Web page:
Making life simpler
Kitchen tips and tricks
Can you imagine living in a world with no or limited power? I can see a future with no power or a limited time/amount of power that each family can use. What are some of the tools that you have in your home that you would need to have that are non-electric that would make your life easier? We have talked in the past about solar ovens which is a GREAT appliance that is power free to cook your meal.
For our family the essentials for our kitchen are the following:
- Cream Separator
- Meat Grinder
- Wheat Grinder
- Butter Churn
- Solar Oven
- Sun Tea pot
- Sieve or food mill
- Pasta Roller
- Cast Iron Kettle
- Any Cast iron pots including a Dutch oven that can be used over a fire pit.
Manual Cream Separator
Cream Separator does exactly that… it separates your whole milk into cream and skimmed milk. The skimmed milk can be drank or made into cheese, added to meals, etc. The cream can then be used to make butter, sour cream or added into your coffee.
A cream separator works via centrifugal force. The machine spins raw milk in a tub or basin. During this process, the lighter butterfat globules are flung to the outside of the container, where they can be siphoned off. The machine separates the cream much faster than the gravity method, and also separates more of the cream from the milk.
Hand Crank Meat Grinder
Grinding cuts of meat is easy and is healthier because you can choose your own cuts of meat to go through the machine and not worry about additives into your ground meats.
Attach the grinder to the side of a counter or table. Add specific blades into the machine. Add cuts of meat into the “bowl” and turn the crank. The meat will come out the front and fall into a bowl (that you put in front)
Hand Crank Wheat Grinder
This looks very similar to a meat grinder, only has much smaller blades for the grinding to make wheat seeds into a powder to be used in breads and other dishes.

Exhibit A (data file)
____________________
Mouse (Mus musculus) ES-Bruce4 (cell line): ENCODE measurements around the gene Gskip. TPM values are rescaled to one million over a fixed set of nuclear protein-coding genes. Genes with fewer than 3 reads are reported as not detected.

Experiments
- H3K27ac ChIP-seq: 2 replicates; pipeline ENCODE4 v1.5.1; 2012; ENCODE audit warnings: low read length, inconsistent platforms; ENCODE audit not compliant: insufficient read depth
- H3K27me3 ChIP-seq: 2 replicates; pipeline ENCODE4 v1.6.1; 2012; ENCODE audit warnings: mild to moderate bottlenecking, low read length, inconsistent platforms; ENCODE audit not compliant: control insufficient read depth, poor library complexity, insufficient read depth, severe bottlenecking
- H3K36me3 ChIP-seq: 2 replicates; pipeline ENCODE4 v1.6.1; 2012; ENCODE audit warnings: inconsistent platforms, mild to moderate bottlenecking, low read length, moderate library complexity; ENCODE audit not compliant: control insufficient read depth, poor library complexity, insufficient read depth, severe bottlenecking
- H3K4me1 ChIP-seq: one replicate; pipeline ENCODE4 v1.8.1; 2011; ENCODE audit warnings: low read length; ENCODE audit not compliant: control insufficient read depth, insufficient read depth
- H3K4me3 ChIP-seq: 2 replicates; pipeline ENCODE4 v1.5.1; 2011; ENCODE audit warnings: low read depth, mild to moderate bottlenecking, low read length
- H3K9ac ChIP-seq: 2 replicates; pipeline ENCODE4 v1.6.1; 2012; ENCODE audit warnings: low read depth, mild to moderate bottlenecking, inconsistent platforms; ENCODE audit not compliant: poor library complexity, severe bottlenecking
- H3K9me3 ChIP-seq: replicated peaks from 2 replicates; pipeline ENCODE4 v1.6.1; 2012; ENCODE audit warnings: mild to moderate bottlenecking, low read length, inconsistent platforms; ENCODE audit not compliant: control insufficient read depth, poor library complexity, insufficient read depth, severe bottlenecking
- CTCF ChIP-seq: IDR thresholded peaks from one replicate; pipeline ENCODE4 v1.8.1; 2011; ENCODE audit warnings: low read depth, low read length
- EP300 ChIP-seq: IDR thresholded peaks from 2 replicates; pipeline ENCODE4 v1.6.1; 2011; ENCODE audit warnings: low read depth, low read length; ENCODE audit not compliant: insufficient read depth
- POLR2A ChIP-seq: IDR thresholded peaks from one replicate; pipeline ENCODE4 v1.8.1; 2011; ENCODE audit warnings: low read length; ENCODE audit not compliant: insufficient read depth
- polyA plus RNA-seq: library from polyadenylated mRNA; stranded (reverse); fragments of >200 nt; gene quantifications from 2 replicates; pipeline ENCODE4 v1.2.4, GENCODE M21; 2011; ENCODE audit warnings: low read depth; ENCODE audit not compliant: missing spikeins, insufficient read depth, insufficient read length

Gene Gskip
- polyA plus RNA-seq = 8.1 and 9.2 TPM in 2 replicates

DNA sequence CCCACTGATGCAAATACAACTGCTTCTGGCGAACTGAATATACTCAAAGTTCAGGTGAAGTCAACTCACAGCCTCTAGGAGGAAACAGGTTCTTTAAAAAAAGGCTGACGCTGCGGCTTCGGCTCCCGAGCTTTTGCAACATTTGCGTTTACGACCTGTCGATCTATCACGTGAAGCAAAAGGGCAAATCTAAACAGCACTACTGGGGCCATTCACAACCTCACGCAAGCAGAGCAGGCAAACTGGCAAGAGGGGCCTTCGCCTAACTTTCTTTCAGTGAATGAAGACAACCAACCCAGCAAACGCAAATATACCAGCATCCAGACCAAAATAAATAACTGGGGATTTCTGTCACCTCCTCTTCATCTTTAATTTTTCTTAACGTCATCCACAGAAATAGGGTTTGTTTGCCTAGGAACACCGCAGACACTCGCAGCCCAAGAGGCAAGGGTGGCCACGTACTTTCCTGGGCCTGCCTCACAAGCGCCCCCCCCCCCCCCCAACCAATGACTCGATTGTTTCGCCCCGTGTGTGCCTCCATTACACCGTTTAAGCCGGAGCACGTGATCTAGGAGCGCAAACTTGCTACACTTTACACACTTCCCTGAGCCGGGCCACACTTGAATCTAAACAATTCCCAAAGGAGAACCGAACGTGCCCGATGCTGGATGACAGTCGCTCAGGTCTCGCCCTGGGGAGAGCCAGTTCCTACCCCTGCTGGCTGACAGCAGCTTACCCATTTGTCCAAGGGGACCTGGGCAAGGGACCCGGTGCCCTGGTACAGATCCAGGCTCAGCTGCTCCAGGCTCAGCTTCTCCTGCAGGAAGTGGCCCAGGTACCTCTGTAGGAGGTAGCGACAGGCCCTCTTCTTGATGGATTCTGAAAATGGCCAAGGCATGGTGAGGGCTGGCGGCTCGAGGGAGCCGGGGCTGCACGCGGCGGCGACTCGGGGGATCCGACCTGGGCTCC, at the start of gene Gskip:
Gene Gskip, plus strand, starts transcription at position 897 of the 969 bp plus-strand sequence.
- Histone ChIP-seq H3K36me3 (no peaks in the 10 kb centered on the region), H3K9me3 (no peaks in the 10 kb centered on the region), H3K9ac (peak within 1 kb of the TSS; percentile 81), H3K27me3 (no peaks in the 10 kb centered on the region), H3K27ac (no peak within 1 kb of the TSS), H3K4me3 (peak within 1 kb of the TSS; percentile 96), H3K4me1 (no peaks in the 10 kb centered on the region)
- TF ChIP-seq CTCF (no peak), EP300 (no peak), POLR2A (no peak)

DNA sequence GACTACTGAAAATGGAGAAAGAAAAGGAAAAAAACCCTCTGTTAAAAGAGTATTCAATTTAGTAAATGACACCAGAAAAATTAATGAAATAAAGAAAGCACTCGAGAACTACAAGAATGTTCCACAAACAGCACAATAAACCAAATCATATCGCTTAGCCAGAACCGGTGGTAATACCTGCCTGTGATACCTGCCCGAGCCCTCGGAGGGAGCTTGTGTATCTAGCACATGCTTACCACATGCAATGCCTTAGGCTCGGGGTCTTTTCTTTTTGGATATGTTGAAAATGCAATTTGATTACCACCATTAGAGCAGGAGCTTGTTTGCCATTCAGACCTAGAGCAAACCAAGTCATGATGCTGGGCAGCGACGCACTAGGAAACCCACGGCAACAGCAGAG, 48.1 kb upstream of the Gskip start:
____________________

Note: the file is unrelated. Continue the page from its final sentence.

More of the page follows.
The agitation of the cream, caused by the mechanical motion of the device, disrupts the milk fat. The membranes that surround the fats are broken down, subsequently forming clumps known as butter grains. These butter grains, during the process of churning, fuse with each other and form larger fat globules. Air bubbles are introduced into these fat globules via the continued mechanical action of the churn. The butter grains become more dense as fat globules attach to them while the air is forced out of the mixture. This process creates a liquid known as buttermilk. With constant churning, the fat globules eventually form solid butter and separate from the buttermilk. The buttermilk is then drained off and the butter is squeezed to eliminate excess liquid and to form it into a solid mass.
(info from https://en.wikipedia.org/wiki/Butter_churn)
Sieve or food mill
The convenience of a stand allows you to walk away and let gravity and the chinois do the work of straining. Use it for straining stock or in conjunction with the tapered wooden pestle as a food press to squeeze juice from raspberries or pulp from pumpkin while leaving undesirable fibers seeds and particles behind. The funnel shape traps the food so you can have at it with a pestle and it also directs the flow to bowl or pot. Note: Also called a a strainer or misspelled as “collander”
Read more at http://www.pickyourown.org/canningstrainers.htm#szMZY2IVLJuR0wmj.99
Starting with one of the narrower, open sides of the folded dough, feed the pasta through the machine, again at the widest setting. Repeat the folding and rolling technique on the widest setting for a total of 5 times. And then adjust the width to the next setting and crank to flatten the pasta until the pasta is at the desired width.